PROS: Thickness, diameter and weight is pretty comparable to real casino chips.
CONS: The slots for the chips inside the case could get bent out of shape, so store your chips with caution.
3. KOVOT 300 Chip Dice Style Poker Set
At 9.5 pounds, this is a slightly smaller set than the top two. But with a total of 300 chips across five different colors, there’s still plenty to make a game happen anywhere.
These chips are made of a hard plastic, but aren’t far off from a real casino feel, and even have a similar weightiness to them as a clay chip.
This set comes with a case, keys, cards, and dice too. This is an ideal set for the casual player, or for a beginner looking to learn the game(s).
PROS: The dice are well-made, large and crafted with a red translucent plastic and easily readable numerical pips.
CONS: Won’t look as polished as a professional set.
4. DA VINCI Professional Casino Del Sol Poker Chips Set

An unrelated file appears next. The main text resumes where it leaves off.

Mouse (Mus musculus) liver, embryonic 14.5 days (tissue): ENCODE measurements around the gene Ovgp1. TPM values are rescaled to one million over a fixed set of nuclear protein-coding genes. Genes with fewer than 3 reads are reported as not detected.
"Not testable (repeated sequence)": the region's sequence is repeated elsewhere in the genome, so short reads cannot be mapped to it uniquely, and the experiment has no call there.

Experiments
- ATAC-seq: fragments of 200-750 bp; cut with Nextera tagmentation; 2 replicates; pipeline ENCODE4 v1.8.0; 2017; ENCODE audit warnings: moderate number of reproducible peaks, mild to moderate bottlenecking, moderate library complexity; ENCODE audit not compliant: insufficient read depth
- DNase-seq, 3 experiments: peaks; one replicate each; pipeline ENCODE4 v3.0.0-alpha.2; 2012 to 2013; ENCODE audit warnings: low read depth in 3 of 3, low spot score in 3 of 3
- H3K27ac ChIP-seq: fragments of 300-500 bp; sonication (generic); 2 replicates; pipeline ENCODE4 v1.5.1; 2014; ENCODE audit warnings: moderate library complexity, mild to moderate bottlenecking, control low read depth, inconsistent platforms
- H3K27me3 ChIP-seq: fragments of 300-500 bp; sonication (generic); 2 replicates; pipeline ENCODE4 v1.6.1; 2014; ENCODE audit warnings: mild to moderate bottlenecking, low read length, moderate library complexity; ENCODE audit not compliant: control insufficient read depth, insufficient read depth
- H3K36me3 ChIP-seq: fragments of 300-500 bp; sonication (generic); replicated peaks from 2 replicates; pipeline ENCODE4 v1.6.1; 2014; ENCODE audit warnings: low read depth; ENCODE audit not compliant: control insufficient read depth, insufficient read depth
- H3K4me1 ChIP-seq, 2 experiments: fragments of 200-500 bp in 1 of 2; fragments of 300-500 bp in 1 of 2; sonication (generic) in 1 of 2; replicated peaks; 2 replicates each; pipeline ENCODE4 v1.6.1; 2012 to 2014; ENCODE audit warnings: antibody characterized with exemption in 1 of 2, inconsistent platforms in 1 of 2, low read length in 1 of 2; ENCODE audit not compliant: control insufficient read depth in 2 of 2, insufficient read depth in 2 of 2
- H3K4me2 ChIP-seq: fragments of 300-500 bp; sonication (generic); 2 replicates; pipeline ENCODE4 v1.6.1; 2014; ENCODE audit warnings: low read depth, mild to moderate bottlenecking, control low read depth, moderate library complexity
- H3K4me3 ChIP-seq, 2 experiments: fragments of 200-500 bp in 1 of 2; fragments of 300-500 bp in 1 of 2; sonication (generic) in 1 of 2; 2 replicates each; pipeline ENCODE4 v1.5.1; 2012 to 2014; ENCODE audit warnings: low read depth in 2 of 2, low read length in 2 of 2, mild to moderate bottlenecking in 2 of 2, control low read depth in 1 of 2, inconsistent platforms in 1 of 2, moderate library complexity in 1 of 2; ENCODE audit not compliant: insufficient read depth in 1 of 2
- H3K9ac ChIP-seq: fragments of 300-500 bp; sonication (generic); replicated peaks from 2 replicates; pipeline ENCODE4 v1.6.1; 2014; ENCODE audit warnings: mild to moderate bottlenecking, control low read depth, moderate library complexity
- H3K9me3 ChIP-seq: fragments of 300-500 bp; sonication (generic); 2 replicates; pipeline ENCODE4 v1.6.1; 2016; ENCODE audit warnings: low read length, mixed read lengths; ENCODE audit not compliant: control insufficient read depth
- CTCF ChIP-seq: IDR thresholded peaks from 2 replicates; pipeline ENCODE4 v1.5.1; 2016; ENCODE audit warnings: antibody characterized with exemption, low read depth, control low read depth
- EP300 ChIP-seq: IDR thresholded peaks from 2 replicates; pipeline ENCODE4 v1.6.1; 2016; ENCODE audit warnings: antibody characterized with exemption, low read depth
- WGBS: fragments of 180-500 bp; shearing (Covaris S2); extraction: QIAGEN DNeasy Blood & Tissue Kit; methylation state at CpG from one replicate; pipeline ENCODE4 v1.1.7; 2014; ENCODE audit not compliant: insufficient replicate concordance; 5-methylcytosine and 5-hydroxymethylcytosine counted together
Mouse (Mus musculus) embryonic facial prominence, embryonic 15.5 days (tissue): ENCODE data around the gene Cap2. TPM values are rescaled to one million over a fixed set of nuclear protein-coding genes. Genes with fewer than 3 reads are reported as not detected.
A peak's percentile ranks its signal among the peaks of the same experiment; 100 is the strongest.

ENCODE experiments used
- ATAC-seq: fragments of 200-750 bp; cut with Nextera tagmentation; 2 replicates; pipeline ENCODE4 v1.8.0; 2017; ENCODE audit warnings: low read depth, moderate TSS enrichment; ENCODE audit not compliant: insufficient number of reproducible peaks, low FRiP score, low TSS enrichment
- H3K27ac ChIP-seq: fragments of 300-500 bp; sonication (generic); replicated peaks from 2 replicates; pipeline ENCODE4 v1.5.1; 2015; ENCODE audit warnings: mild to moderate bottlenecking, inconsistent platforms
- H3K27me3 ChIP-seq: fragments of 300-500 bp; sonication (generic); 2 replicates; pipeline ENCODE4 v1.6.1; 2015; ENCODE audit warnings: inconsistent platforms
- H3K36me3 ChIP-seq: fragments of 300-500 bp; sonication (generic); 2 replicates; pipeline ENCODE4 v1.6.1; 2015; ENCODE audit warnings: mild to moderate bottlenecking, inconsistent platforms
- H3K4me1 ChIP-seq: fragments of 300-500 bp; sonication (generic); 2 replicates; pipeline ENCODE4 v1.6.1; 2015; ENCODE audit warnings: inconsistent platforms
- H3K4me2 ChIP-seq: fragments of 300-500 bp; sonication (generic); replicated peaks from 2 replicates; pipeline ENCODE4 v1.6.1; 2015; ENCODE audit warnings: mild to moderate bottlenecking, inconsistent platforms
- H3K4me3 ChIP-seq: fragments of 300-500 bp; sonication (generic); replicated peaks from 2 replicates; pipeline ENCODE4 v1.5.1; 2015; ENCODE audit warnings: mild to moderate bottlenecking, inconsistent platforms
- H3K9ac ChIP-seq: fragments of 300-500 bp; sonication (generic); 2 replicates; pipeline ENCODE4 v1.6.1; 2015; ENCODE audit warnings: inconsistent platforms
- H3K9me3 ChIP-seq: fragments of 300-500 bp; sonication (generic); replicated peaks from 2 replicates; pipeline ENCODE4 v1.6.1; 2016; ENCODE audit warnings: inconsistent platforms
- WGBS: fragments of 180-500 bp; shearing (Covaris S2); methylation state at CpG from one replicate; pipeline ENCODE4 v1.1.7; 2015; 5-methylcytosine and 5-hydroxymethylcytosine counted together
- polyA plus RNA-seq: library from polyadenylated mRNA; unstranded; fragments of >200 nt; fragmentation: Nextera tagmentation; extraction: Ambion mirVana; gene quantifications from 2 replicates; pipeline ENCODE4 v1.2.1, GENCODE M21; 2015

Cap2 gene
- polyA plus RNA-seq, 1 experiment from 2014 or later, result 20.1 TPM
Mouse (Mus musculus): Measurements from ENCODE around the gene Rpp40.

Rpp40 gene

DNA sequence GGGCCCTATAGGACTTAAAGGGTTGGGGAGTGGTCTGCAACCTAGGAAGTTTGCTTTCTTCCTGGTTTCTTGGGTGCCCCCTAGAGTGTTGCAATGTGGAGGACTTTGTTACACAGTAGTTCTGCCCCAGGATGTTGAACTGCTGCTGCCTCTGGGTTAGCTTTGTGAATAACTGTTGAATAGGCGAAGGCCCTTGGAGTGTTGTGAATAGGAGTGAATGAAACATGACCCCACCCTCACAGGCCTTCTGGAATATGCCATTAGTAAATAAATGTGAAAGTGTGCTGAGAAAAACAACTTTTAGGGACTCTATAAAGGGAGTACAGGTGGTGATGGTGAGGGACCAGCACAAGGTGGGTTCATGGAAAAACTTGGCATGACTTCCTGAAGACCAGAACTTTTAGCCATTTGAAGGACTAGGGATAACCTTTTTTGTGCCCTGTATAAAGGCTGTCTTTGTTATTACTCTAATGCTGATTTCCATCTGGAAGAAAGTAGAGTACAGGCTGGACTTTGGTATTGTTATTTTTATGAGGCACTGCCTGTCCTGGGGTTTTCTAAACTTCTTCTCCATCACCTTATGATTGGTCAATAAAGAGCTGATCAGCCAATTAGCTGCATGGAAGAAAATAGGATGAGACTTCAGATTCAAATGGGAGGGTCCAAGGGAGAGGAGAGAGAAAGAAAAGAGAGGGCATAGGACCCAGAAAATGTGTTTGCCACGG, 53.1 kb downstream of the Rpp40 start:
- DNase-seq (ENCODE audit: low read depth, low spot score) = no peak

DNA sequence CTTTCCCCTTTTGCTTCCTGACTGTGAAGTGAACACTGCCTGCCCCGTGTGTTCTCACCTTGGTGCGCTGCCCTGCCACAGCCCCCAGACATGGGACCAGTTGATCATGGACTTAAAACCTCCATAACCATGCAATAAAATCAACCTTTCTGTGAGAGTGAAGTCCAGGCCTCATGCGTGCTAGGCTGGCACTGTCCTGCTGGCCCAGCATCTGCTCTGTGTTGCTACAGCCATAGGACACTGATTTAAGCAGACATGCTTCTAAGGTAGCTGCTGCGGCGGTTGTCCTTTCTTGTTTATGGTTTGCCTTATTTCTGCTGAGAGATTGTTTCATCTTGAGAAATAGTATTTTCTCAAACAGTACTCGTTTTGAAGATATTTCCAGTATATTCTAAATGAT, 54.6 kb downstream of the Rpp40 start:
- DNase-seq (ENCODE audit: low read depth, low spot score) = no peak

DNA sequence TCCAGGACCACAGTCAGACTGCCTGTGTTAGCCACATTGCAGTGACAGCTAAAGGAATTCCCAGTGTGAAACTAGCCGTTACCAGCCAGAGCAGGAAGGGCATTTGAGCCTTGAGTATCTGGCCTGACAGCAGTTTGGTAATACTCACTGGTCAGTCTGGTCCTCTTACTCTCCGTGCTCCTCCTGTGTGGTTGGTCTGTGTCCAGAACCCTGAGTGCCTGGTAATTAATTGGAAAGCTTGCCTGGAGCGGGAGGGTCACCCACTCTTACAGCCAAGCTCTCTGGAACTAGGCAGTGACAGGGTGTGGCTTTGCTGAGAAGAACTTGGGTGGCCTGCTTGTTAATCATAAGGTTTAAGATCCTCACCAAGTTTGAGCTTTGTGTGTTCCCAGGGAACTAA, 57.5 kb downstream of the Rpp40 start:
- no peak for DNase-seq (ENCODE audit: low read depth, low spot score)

These chips are made of a clay composite with a metal core, and are actually a little heavier than even casino chips. Each one has a marked denomination on a vinyl sticker in the middle, which is inserted slightly lower than the chip’s surface, allowing them to be stacked without damaging the print.
The numbers are big and visible too – even from all the way across the table.
PROS: While not professional-level, these are considered mid-range and are a clear step above the average chip you’ll find in a big box store.
CONS: Although functional and practical, the chip design isn’t very stylish or eye-catching.